Dr. Elizabeth Haswell, Associate Professor in the Department of Biology at Washington University in St. Louis, and members of the Haswell lab, including graduate student Eric Hamilton and undergraduate Andrew Katims, turned to bacteria for insight about this mechanism and recently discovered how pollen handles the stress. E. coli bacteria use a mechanosensitive channel of small conductance (MscS) to create a connection between the interior of the cell and the outside world through the cell membrane by sensing and responding to physical or mechanical forces. During times of cell swelling brought on by external environmental stressors like rain, the MscS channel senses osmotic stress, opens, and allows ions to exit. As ions flow out through the channel, water also flows out of the cell through other mechanisms. Bacteria, fungi, archaea, and plants are all known to have MscS-like (MSL) proteins, but in most cases their physiological roles are unknown.

Dr. Haswell noted, “We recently discovered a related, but distinct, role for MSL proteins in pollen.” Instead of using mechanosensitive channels to detect stress brought on by changes in the environment, the Haswell team discovered that plants use these channels to sense and reduce osmotic stress during reproduction.

As described in an article published in Science, the Haswell lab used various techniques, including in vivo confocal imaging of fluorescent MscS-like 8 (MSL8) protein fusions, to show that MSL8 is located in the membrane of pollen. Next, studies were conducted to determine if MSL8 could produce a mechanosensitive ion channel. The researchers also showed that MSL8 protein produced in Xenopus laevis (African clawed frog) oocytes generated currents like those in a small-conductance mechanosensitive ion channel (MscS).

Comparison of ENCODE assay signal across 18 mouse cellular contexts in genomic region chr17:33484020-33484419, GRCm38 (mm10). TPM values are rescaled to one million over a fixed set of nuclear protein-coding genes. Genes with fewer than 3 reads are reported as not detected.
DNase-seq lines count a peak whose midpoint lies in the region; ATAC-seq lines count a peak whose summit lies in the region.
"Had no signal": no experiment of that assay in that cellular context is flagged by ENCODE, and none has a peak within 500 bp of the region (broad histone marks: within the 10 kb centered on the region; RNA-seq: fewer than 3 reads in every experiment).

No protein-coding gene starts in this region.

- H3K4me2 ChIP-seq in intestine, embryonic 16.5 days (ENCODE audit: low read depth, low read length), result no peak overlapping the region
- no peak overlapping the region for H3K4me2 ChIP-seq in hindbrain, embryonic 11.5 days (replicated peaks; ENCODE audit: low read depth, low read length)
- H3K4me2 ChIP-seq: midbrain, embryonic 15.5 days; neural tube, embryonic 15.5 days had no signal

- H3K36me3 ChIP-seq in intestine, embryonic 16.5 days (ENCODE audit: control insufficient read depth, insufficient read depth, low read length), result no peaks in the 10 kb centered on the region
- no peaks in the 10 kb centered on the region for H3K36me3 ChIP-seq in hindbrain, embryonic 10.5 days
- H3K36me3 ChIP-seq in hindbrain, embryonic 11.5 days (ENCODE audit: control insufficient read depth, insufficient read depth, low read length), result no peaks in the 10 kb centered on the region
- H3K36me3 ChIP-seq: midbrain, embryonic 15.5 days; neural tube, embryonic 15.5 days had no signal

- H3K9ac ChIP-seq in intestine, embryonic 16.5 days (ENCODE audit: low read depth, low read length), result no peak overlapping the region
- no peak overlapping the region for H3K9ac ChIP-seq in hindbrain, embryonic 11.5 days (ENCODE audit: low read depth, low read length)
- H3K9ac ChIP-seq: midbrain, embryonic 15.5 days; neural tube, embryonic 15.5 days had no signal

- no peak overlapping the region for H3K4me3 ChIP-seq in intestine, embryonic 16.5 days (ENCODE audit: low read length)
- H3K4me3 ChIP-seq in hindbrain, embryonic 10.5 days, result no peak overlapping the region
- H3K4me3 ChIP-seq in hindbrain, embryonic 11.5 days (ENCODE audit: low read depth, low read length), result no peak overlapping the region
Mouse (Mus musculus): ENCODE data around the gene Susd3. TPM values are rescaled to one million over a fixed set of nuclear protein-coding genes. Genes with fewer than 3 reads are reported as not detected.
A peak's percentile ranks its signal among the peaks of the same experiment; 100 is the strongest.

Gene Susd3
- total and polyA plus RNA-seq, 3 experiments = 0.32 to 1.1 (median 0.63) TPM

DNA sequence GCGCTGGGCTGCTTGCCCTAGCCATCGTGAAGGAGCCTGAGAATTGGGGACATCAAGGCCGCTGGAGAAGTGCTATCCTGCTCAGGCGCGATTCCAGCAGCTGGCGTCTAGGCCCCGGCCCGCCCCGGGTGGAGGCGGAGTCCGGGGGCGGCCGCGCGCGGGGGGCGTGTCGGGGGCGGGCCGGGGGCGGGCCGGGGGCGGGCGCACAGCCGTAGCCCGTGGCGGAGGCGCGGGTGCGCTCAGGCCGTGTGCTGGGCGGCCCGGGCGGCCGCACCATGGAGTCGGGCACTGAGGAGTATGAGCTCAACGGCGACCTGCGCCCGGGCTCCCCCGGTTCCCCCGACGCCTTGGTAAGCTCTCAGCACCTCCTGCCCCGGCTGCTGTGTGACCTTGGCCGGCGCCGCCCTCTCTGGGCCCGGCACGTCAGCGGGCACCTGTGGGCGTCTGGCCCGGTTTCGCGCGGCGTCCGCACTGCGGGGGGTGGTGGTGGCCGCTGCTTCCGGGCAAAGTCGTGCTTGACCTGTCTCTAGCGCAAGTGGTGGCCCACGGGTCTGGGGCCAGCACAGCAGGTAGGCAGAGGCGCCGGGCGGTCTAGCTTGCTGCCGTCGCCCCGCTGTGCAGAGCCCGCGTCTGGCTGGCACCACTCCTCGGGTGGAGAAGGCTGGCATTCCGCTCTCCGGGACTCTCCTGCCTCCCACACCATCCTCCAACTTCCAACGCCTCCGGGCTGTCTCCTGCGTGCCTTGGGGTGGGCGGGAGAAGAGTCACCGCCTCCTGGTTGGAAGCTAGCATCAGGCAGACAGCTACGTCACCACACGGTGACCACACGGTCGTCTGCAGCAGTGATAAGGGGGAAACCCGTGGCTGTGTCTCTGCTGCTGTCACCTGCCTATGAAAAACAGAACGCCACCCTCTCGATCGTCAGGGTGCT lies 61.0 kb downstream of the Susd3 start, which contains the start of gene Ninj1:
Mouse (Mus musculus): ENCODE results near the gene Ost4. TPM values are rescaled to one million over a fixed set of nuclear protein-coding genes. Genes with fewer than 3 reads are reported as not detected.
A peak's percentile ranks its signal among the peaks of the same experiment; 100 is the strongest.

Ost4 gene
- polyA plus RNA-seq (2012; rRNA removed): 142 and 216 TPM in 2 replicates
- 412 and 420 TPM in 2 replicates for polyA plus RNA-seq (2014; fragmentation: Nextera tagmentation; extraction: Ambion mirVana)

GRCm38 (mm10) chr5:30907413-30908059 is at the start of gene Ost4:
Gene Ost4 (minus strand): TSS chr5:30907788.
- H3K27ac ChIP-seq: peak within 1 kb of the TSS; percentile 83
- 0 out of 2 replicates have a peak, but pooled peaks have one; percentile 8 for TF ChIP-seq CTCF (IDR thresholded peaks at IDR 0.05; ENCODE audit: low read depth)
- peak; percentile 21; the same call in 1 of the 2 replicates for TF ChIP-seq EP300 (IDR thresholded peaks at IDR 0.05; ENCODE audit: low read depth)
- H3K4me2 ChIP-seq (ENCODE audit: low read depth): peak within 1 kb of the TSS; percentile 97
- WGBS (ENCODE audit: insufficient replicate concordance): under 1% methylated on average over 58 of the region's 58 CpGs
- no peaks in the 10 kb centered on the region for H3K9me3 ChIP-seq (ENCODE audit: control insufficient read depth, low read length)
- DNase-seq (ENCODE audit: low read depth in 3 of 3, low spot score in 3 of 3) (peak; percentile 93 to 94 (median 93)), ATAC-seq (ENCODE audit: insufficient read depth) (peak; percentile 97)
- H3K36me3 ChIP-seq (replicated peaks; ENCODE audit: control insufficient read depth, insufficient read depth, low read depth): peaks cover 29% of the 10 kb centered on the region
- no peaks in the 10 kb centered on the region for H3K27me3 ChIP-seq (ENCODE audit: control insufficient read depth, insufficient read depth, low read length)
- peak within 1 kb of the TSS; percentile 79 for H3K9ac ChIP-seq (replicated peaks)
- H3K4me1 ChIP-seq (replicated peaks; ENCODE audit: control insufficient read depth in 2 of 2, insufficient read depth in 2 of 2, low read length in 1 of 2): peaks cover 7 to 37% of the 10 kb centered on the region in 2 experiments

To determine if the MSL8 protein functions as a mechanosensitive ion channel during rehydration of pollen granules, the Haswell lab isolated two mutants of the MSL8 protein (msl8-1 and msl8-4). The msl8-1 mutant produced reduced levels of MSL8 transcripts and the msl8-4 mutant generated no detectable levels of MSL8 transcripts. The researchers rehydrated pollens containing MSL8 and pollens containing the mutants in distilled water for two hours and looked for an effect on the viability of pollen. Pollen containing natural levels of MSL8 transcripts was 83-95% viable, but for pollen with a reduced level of transcripts (msl8-1) viability diminished to 46% and for pollen lacking detectable transcripts (msl8-4) viability was only 21-38%. Thus, the Haswell lab concluded MSL8 protein is a mechanosensitive channel important for the survivability of pollen during rehydration.

MSL8 plays another important role in germination. In vitro germination assays showed pollen containing the msl8-4 mutant form of MSL8 burst 26% of the time, compared to only a 3% bursting rate in natural pollen with normal MSL8 protein. Bursting in msl8 mutant pollen may be due to the inability to modulate osmotic stress during pollen tube production. Also, overexpression of fluorescent MSL8-YFP protein in pollen inhibited the rate of germination to only 4-39% of natural pollen. As Dr. Haswell noted, “MSL8 negatively regulates pollen germination, but is required for cellular integrity during germination and tube growth.”

This study shows the important role of mechanosensitive ion channels in plants and the delicate balance achieved by MSL8 channels during pollen rehydration and germination. In addition, Dr. Haswell and her students have provided evidence of a homolog of the prokaryotic E. coli MscS channel that suits the needs of a significantly more complex organism. Dr. Haswell noted “Pollen development is a stage of plant development that is highly sensitive to environmental stress, and a better understanding of how pollen grains handle water stress may help mitigate the effects of climate change.”

In an effort to share their work with broader audiences, the Haswell lab has created a YouTube whiteboard animation depicting their discovery of the MSL8 mechanosensitive channel and its regulation of osmotic forces during pollen rehydration and tube creation.

This work is partially funded by the Division of Molecular and Cellular Biosciences, Award #MCB-1253103.